- Video report by ITV News International Affairs Editor Rageh Omaar
The United States military has urged Iraqi and Kurdish authorities to negotiate over their differences, after Iraq's military retook the city of Kirkuk from Kurdish forces.
Two weeks after fighting together against the Islamic State group, Iraqi forces pushed their Kurdish allies out of the disputed city on Monday, seizing oil fields and other facilities amid soaring tensions over a controversial referendum on Kurdish independence.
Thousands of civilians have started returning to Kirkuk, after fleeing before the confrontation over the city.
A Pentagon spokesman, Colonel Rob Manning, said the confrontation was a "distractor" to the US goal of destroying the Islamic State group, and that Iraqi security forces and Kurdish peshmerga troops should not be "going at each other".
There has been friction following a controversial Kurdish referendum for independence from Iraq, which Baghdad has condemned and refused to acknowledge.
Kurdish peshmerga forces offered little resistance as troops rolled into the city, swiftly retaking the territory which the Kurds had held for three years.
Iraqi commanders launched the operation at dawn, first grabbing several major oil fields north of the city, as well as its airport and an important military base before rolling into the centre of Kirkuk itself.
Inside the city, residents hid in homes and described hearing what sounded like shelling and rocket fire.
Kurdish officials described the move as a "major, multi-pronged" and "unprovoked attack" on the multi-ethnic city.
The The Kurdistan Region Security Council said permerga forces had responded by destroying at least five US-supplied Humvees used by the military.
Civilians and federal troops pulled down Kurdish flags around the city, and the Kurdish Governor Najmaddin Karim, who had stayed at his post despite being dismissed by Baghdad weeks ago, fled to Irbil, the capital of Iraq's autonomous Kurdish zone.
Revellers waving Iraq's national flag and the flag of its Turkmen minority flooded central Kirkuk in an evening celebration.
But the Shiite sectarian chants heard above the din of the rally underscored the coming political battles between Iraq and its Kurdish region.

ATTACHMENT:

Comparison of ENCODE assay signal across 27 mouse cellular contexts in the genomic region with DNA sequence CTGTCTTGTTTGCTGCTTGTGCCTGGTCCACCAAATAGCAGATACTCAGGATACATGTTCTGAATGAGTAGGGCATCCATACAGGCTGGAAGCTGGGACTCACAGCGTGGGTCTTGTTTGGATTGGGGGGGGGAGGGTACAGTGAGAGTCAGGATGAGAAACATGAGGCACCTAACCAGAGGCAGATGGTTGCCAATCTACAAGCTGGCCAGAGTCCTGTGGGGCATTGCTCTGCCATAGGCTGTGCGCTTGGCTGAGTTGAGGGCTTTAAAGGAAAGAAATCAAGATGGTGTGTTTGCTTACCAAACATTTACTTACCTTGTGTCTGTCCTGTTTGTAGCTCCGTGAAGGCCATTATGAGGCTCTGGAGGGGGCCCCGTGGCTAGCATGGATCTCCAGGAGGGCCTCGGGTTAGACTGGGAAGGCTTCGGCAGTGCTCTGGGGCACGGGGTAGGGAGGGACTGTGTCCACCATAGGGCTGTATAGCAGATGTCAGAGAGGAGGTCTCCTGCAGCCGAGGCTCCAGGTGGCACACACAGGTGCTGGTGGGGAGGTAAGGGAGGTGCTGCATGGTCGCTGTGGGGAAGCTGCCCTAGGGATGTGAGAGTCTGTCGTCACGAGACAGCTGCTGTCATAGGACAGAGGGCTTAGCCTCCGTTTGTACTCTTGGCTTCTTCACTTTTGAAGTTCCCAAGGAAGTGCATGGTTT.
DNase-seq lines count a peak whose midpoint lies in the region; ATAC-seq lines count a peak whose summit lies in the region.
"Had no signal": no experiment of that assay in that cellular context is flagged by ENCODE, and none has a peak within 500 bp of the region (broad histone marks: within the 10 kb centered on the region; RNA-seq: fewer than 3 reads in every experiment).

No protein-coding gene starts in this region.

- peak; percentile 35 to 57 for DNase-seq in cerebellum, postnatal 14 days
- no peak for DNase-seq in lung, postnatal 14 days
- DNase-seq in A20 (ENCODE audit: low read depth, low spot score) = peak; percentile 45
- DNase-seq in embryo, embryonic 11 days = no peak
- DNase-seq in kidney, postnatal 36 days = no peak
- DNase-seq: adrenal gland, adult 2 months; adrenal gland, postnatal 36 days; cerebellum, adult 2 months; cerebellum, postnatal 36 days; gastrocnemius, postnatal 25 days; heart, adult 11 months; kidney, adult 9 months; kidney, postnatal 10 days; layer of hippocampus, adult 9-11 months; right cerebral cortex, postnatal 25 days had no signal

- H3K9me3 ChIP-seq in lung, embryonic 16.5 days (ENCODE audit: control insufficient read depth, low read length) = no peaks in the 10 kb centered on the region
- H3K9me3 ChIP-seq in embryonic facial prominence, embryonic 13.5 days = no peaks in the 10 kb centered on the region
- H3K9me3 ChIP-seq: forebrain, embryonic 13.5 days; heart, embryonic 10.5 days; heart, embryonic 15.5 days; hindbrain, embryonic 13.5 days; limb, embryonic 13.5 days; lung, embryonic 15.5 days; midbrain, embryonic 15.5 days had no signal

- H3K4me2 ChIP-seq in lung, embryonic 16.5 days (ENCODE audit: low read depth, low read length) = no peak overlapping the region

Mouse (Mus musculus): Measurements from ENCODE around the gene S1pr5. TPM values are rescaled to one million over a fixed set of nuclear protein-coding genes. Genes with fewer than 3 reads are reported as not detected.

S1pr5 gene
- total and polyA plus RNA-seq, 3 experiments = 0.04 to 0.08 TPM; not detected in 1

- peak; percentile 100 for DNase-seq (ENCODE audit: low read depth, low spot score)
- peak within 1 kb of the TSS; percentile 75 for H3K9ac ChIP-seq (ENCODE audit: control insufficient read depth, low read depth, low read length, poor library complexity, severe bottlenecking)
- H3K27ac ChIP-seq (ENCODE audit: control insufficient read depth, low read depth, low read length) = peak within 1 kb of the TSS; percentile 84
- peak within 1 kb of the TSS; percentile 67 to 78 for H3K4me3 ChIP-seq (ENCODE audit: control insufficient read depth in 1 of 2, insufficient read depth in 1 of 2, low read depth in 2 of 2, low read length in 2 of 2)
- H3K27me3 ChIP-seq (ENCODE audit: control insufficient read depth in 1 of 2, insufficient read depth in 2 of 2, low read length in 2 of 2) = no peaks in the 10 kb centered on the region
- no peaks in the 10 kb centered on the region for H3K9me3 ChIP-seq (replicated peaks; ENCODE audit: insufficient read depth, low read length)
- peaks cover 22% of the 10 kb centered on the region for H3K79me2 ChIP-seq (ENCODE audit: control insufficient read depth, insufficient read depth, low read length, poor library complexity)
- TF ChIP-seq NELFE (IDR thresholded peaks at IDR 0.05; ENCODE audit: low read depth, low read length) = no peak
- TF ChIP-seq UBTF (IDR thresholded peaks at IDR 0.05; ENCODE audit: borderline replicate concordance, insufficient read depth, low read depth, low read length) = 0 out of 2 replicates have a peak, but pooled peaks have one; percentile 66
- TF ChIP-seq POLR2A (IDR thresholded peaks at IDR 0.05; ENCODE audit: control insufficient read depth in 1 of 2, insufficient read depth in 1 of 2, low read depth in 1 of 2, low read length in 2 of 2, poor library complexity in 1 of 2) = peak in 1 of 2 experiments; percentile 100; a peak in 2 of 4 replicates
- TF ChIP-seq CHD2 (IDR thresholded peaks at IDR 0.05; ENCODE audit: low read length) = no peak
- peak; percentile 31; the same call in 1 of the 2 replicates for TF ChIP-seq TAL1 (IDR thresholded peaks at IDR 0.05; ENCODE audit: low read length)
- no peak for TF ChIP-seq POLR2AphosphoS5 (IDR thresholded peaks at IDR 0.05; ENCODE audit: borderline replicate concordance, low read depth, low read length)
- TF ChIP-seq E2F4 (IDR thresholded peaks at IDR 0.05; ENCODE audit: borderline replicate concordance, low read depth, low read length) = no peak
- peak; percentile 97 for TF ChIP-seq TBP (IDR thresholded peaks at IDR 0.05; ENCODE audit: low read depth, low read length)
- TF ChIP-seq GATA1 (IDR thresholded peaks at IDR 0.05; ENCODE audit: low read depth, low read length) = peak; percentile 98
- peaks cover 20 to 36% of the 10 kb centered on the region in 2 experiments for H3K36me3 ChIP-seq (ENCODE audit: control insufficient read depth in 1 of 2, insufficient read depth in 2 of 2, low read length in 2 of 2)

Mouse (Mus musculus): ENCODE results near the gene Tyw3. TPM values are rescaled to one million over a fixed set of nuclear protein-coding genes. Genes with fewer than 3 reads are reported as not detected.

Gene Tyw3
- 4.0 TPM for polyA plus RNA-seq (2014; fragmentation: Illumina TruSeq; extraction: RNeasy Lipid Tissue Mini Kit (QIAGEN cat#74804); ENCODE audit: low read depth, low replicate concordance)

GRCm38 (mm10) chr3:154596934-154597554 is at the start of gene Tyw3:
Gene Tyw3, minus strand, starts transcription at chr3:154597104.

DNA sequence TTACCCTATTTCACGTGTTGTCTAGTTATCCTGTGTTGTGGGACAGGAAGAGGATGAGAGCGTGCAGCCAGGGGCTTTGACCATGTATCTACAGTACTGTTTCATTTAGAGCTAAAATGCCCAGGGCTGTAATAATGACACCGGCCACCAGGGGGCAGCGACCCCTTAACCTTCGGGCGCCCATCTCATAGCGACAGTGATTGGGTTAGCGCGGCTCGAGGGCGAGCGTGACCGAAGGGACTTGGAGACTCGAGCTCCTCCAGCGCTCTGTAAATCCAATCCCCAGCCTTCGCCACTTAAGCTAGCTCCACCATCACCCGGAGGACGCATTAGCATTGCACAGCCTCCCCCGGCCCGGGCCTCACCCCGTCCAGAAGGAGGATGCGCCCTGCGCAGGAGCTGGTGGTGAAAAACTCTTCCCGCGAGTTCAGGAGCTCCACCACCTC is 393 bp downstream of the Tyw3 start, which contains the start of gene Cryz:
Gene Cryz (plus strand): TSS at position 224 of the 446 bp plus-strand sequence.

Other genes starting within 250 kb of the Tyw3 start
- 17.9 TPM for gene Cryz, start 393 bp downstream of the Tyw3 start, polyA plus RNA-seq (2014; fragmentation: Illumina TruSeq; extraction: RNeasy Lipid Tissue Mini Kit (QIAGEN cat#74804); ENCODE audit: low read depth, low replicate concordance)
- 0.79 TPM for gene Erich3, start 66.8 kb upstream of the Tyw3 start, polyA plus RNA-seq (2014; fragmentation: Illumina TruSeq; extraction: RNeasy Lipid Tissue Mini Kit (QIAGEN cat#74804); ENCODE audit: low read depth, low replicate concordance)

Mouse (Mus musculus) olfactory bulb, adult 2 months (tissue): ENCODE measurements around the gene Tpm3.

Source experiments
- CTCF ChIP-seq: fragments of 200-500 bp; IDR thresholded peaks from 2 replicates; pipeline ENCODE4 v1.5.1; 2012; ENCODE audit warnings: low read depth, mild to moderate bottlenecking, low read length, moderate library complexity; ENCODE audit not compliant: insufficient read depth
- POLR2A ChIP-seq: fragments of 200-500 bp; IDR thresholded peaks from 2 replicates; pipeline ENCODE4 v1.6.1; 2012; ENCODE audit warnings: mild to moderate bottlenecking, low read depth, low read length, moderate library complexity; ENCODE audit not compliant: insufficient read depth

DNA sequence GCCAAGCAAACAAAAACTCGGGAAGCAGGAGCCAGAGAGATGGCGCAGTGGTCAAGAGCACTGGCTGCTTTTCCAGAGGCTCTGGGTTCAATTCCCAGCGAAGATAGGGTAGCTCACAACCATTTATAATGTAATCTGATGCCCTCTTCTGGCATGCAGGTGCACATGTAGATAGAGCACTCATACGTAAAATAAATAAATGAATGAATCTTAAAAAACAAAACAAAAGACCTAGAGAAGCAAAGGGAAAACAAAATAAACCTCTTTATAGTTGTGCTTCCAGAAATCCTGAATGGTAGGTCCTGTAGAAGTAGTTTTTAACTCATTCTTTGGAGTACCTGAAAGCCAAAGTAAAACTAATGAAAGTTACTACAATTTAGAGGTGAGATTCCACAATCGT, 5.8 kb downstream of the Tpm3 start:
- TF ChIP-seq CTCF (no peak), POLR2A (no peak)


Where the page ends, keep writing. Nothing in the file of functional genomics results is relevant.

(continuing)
Iraqi forces were supported - as they always are now in major operations - by the Popular Mobilisation Forces, a predominantly Shiite militia coalition that the Kurds see as an instrument of Iranian policy.
In their bid to keep Kirkuk and its oil-rich countryside, Kurdish leaders whipped up fears that the Baghdad government is dominated by Tehran and would oppress Kurds if they recaptured the city.
Kirkuk, which is home to some one million Arabs, Kurds, Turkmen and Christians, has been at the heart of a long-running dispute between the autonomous Kurdish region and the central government in Baghdad.
The city lies to the north of the Kurdish semi-autonomous region of Iraq, but had fallen under peshmerga control as in the summer of 2014.
Government forces in the region were unable to halt the advance of IS in the region - so the peshmerga stepped in to repel the terrorists and take over the city.
Today, Iraqi Prime Minister Haider al-Abadi's office said he had ordered federal forces to "impose security in the city in cooperation with the inhabitants and the peshmerga".
Iraq's government barred international flights to and from the region and asked neighboring Turkey and Iran to close their borders. Iran closed its three official crossings with the Kurdish region Sunday, Kurdish media reported. It also froze currency transfers to four banks operating in the Kurdish region.